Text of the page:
The electric pulp test is a device which sends an electric current to the tooth. You can increase the intensity and record when the tooth feels it.

  • Healthy teeth should feel the electric stimulation at some point.

  • Dead teeth will not feel any electric stimulation even at the max output.


There can be many reasons for the tooth's nerve to die.

  • Trauma. Sports injuries such as an elbow to the face or accidents when you fall face first to the ground. All of these induce blunt force trauma to your mouth and may cause the tooth to become necrotic.

  • Tooth decay. Untreated cavities will progress through each subsequent stage of tooth decay. Once it reaches the pulp, it will eventually die and become infected.

  • Large filling. Large dental restorations that are close to the tooth nerve can eventually kill it. Your pulp requires a certain amount of distance from foreign objects. If the filling is too close to it, it will become irritated and potentially die after a while.

  • Infection. A severe dental infection could invade the pulp and kill it.

  • Biting hard foods. Biting into something hard the wrong way can cause it to die. It is equivalent to sustaining trauma except this situation is due to eating.



It is important to treat a tooth that has died or is in the process of dying as promptly as possible. Sometimes it is accompanied by excruciating pain or can develop an infection.

  • Root canal. A dead nerve will need to be removed from the tooth so that it doesn't develop an infection. The procedure to extract it while leaving the tooth intact is called a root canal. If the tooth was dying, it will be completely dead afterwards.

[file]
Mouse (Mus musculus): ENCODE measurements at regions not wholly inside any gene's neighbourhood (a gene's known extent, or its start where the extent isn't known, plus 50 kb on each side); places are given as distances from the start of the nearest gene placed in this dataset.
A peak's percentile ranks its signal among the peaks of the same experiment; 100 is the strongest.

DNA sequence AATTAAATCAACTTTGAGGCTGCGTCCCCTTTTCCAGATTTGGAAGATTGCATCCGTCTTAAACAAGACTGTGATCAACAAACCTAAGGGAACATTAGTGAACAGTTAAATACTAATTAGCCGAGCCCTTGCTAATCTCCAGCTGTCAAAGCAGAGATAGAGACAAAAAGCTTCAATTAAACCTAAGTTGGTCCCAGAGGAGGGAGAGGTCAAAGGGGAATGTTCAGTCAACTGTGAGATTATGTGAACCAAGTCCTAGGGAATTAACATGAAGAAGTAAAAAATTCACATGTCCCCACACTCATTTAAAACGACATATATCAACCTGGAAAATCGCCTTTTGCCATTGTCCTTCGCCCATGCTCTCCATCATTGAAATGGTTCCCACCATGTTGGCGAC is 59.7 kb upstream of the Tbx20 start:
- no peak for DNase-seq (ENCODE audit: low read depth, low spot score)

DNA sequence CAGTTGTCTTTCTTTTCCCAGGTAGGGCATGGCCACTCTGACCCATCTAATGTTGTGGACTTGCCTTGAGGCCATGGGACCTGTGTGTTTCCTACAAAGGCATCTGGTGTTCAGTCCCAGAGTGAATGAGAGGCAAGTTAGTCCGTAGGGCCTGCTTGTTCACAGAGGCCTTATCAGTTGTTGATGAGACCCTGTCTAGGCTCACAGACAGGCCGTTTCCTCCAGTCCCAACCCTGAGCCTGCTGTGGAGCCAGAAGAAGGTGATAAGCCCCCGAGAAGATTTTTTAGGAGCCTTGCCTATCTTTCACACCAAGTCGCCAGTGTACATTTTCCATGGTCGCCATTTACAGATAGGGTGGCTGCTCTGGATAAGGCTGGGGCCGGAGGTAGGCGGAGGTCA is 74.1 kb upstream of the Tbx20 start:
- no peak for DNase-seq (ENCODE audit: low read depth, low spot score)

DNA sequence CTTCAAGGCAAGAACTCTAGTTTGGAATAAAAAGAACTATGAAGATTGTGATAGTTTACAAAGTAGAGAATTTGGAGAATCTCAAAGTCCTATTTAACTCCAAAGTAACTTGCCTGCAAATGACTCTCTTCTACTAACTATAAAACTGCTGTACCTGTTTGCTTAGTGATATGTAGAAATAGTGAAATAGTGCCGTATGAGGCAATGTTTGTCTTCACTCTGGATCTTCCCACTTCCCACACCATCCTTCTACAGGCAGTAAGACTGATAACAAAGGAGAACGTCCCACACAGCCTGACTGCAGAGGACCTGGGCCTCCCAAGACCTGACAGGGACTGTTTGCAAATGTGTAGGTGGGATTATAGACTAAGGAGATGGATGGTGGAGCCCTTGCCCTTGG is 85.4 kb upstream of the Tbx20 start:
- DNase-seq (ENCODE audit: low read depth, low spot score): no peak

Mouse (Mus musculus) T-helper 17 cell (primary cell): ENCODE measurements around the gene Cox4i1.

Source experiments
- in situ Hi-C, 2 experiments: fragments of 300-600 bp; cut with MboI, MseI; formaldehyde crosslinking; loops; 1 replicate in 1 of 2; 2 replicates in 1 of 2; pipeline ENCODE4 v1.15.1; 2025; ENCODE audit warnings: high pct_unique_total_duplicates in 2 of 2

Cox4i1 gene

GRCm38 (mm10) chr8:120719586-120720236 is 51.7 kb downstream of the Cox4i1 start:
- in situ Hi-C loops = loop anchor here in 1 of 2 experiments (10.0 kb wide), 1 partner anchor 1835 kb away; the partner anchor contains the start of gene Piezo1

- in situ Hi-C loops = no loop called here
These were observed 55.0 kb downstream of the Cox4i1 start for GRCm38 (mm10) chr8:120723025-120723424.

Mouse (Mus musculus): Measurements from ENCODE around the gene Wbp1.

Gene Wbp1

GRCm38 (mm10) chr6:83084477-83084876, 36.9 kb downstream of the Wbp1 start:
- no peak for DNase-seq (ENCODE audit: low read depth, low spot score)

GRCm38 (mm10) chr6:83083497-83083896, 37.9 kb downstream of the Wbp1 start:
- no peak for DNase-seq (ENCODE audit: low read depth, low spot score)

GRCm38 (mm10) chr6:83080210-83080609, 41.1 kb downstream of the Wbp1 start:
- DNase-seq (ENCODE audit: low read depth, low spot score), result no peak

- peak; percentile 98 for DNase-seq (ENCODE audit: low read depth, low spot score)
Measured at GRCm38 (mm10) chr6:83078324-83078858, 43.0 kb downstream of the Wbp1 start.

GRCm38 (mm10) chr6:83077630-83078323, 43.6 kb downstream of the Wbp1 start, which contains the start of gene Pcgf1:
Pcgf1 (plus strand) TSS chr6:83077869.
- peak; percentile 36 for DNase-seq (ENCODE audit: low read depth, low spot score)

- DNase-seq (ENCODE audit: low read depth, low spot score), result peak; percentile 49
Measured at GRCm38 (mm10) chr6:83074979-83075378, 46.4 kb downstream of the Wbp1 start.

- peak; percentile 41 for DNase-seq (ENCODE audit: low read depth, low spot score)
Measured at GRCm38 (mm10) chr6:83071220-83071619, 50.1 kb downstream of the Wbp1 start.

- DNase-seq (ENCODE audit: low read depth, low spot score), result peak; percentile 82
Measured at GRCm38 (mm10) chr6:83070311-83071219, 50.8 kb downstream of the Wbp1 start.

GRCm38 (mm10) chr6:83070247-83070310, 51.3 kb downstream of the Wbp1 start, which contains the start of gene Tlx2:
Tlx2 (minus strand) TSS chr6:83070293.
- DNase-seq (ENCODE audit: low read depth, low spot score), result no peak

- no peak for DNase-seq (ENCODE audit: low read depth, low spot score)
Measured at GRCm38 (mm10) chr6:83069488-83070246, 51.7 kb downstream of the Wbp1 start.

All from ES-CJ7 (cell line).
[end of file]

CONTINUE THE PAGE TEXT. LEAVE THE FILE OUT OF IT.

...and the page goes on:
• Extraction. If the infection is too severe to treat or the root canal has failed, the last option would be a tooth extraction. This procedure removes the entire tooth along with its nerve from your mouth permanently.

Cosmetic treatment

After the non-vital tooth nerve and all of its infection has been dealt with, you do need to address the cosmetics. Dead teeth are often grey and discolored which gives it an unsightly appearance.

Options for improving the aesthetics:

  • Crown. The discoloration can be masked with a ceramic crown. You can change the color to match the adjacent teeth.

  • Veneer. If the discoloration isn't that severe, a more conservative option would be a veneer. Less tooth structure is removed using this method.

  • Teeth whitening. In the beginning stages of discoloration, external teeth whitening may be able to change the color of it. You can try strips and professional treatments.

  • Internal bleaching. The latter stages of discoloration begins from the inside out. That means you need to bleach it internally which is different from the traditional whitening that you're used to. Your dentist will literally place peroxide inside of the tooth's pulp chamber to whiten it from the inside out.


It may be impossible to prevent your tooth from dying because a lot of the situations are out of your control. However there are ways that you can reduce the chances of it occurring.

  • Practice good oral hygiene. Brush your teeth for two minutes twice a day. Try to floss before going to bed.

  • Dental check ups. Getting your teeth checked by a dentist every 6 months can catch problems while they're starting.

  • Wear a mouthguard. If you play sports it would be prudent to wear a mouth guard to protect your teeth. Hockey players are missing a lot of teeth because physical contact can result in severe oral trauma.

  • Minimize sugar intake. Try your best to decrease the intake of sugar and other acidic foods. These all increase the chances of getting a cavity.